Cardiospecific overexpression of atpgd1 (Carnosine synthase) increases histidine dipeptide levels and prevents myocardial ischemia reperfusion injury

Jingjing Zhao, Daniel J. Conklin, Yiru Guo, Xiang Zhang, Detlef Obal, Luping Guo, Ganapathy Jagatheesan, Kartik Katragadda, Liqing He, Xinmin Yin, Md Aminul Islam Prodhan, Jasmit Shah, David Hoetker, Amit Kumar, Vijay Kumar, Michael F. Wempe, Aruni Bhatnagar, Shahid P. Baba

Research output: Contribution to journalArticlepeer-review

25 Citations (Scopus)

Abstract

BACKGROUND: Myocardial ischemia reperfusion (I/R) injury is associated with complex pathophysiological changes characterized by pH imbalance, the accumulation of lipid peroxidation products acrolein and 4-hydroxy trans-2-nonenal, and the depletion of ATP levels. Cardioprotective interventions, designed to address individual mediators of I/R injury, have shown limited efficacy. The recently identified enzyme ATPGD1 (Carnosine Synthase), which synthesizes histidyl dipeptides such as carnosine, has the potential to counteract multiple effectors of I/R injury by buffering intracellular pH and quenching lipid peroxidation products and may protect against I/R injury. METHODS AND RESULTS: We report here that β-alanine and carnosine feeding enhanced myocardial carnosine levels and protected the heart against I/R injury. Cardiospecific overexpression of ATPGD1 increased myocardial histidyl dipeptides levels and protected the heart from I/R injury. Isolated cardiac myocytes from ATPGD1-transgenic hearts were protected against hypoxia reoxygenation injury. The overexpression of ATPGD1 prevented the accumulation of acrolein and 4-hydroxy trans-2-nonenal–protein adducts in ischemic hearts and delayed acrolein or 4-hydroxy trans-2-nonenal–induced hypercontracture in isolated cardiac myocytes. Changes in the levels of ATP, high-energy phosphates, intracellular pH, and glycolysis during low-flow ischemia in the wild-type mice hearts were attenuated in the ATPGD1-transgenic hearts. Two natural dipeptide analogs (anserine and balenine) that can either quench aldehydes or buffer intracellular pH, but not both, failed to protect against I/R injury. CONCLUSIONS: Either exogenous administration or enhanced endogenous formation of histidyl dipeptides prevents I/R injury by attenuating changes in intracellular pH and preventing the accumulation of lipid peroxidation derived aldehydes.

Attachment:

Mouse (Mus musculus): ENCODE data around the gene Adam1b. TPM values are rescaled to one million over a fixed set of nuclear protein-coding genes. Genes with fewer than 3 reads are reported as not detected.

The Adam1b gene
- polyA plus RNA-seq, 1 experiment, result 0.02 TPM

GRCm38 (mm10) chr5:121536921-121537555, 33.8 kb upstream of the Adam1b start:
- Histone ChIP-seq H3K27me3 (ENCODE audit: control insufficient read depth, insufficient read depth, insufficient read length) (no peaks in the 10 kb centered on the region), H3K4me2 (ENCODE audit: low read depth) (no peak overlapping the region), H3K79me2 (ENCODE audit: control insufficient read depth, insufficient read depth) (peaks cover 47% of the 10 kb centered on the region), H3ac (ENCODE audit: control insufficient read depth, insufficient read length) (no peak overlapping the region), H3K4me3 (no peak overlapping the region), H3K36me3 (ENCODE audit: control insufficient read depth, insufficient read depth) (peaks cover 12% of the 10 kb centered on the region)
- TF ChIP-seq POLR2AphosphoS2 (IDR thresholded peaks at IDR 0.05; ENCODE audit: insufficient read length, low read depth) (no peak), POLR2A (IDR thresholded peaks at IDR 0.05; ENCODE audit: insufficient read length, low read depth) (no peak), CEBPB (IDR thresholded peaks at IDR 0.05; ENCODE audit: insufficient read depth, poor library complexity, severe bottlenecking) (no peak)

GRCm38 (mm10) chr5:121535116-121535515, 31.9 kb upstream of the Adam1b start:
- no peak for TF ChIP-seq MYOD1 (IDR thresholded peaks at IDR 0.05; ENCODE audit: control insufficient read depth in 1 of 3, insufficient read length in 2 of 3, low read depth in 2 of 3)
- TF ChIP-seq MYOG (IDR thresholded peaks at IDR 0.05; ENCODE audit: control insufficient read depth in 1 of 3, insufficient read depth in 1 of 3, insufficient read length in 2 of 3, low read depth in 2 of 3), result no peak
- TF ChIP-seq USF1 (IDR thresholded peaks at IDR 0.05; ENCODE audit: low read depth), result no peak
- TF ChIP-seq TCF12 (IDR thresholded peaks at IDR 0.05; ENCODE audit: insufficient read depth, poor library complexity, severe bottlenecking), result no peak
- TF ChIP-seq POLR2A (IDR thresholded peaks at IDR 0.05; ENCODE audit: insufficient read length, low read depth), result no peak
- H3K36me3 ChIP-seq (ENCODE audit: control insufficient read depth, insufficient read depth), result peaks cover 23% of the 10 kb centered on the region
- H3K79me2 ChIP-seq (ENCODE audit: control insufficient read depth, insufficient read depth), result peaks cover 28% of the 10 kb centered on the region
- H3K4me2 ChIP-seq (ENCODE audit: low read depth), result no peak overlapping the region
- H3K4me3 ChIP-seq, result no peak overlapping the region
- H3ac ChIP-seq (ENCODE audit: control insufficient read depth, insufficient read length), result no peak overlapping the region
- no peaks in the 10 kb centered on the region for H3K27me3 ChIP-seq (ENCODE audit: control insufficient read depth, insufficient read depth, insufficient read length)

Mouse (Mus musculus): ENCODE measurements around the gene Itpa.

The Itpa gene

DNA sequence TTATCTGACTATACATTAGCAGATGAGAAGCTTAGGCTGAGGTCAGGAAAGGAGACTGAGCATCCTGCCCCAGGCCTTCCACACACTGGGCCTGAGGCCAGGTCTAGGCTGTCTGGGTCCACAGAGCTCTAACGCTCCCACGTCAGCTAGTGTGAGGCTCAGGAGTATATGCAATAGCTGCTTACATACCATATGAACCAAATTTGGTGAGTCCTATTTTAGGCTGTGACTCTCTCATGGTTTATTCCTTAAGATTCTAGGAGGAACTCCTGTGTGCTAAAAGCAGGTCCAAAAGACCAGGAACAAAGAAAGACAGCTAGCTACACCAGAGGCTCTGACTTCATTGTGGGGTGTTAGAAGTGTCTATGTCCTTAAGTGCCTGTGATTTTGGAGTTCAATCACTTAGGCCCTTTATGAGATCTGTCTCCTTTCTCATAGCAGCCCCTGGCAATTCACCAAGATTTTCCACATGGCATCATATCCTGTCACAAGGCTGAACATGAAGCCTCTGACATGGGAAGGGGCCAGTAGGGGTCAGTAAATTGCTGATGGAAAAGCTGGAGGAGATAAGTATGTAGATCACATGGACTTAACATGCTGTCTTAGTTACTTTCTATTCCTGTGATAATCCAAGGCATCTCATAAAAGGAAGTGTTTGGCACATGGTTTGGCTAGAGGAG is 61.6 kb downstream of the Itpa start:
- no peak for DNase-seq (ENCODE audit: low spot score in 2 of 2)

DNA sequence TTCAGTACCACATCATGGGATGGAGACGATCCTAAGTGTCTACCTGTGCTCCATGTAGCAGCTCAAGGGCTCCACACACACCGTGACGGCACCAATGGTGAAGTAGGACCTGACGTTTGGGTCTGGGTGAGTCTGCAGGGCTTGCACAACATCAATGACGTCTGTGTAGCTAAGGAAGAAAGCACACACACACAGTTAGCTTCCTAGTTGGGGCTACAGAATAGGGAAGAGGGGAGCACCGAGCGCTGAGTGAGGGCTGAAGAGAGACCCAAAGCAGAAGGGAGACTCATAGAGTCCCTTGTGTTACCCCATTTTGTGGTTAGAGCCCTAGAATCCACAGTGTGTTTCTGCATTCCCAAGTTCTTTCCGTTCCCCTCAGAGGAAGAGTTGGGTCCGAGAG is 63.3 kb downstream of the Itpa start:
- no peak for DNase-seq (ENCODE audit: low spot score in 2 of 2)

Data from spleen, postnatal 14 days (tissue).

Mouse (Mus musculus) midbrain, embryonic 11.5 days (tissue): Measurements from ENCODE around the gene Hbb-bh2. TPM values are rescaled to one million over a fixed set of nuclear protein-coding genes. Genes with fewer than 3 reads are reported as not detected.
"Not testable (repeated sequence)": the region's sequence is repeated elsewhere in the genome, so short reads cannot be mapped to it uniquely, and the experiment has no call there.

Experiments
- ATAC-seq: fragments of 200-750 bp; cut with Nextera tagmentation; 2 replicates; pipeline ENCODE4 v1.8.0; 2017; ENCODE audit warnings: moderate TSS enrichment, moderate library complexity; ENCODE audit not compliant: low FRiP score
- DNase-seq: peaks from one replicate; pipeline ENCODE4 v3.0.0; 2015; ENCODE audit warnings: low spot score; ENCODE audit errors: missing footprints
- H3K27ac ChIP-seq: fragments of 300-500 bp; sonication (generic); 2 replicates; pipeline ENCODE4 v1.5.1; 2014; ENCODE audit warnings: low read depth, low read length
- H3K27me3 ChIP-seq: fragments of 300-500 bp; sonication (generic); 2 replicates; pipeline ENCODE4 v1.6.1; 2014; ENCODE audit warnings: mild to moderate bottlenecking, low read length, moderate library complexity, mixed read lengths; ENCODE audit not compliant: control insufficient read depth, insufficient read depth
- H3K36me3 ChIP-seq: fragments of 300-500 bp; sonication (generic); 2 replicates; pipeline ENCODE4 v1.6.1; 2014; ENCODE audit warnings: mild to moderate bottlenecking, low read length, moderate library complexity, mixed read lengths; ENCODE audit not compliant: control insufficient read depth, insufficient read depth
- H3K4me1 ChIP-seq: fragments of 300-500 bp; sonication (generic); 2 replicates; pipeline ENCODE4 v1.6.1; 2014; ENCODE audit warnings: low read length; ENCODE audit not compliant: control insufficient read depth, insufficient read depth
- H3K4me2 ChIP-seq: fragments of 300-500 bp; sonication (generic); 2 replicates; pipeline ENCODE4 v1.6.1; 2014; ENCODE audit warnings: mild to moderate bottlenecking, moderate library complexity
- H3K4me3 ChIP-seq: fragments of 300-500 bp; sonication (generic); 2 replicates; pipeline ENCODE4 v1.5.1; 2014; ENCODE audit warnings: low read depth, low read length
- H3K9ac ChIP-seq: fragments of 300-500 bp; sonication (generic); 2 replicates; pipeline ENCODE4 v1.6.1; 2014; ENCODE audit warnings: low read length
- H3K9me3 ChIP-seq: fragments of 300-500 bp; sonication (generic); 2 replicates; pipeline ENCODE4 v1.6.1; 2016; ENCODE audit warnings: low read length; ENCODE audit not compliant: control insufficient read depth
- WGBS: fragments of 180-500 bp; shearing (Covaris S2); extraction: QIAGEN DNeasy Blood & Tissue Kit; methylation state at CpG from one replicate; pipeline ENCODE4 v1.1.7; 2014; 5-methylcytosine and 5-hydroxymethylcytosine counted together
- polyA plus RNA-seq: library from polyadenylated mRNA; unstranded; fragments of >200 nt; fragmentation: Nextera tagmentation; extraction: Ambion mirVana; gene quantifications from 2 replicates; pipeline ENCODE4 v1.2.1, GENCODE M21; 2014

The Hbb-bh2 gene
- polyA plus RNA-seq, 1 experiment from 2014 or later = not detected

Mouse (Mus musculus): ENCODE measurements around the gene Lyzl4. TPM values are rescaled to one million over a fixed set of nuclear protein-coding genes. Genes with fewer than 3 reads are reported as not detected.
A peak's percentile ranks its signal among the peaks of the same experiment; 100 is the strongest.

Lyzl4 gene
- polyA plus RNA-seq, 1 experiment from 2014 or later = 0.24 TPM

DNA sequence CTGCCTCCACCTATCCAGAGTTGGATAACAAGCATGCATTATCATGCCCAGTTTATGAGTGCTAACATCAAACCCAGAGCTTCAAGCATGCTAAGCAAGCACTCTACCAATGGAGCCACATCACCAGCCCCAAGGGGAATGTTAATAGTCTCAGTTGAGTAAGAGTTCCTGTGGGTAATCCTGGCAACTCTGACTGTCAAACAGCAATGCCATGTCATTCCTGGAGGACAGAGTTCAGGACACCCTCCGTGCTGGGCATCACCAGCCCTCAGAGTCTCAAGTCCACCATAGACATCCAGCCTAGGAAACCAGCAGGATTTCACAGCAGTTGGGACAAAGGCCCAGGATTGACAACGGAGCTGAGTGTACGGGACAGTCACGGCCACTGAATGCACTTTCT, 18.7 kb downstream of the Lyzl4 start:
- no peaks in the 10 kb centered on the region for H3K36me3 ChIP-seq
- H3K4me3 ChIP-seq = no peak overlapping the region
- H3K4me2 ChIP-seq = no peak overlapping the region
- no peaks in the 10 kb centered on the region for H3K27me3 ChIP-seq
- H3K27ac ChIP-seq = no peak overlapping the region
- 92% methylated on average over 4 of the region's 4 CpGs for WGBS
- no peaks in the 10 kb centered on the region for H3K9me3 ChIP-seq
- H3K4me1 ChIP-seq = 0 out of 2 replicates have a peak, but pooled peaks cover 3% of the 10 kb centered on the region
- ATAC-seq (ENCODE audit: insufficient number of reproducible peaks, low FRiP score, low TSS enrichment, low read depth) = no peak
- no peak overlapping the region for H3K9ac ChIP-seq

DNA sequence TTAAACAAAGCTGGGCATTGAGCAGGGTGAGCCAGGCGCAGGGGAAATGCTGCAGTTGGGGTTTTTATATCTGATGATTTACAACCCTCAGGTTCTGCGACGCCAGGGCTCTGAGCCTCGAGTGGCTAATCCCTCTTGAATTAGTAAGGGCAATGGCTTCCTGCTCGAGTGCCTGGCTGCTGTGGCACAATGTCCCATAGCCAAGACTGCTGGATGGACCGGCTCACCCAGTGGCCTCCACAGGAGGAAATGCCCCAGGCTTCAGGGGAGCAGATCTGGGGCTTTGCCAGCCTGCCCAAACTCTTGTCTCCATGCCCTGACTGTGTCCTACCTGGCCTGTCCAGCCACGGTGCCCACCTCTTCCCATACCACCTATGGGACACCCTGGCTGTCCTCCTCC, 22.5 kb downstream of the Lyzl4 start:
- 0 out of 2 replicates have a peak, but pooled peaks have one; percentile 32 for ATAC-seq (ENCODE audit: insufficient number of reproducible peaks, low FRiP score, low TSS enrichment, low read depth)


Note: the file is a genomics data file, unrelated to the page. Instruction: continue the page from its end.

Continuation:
Original languageEnglish
Article numbere015222
JournalJournal of the American Heart Association
Volume9
Issue number12
DOIs
Publication statusPublished - 16 Jun 2020

Keywords

  • Acrolein
  • Anserine
  • Balenine
  • Carnosine
  • Carnosine synthase
  • Intracellular pH
  • Ischemia reperfusion

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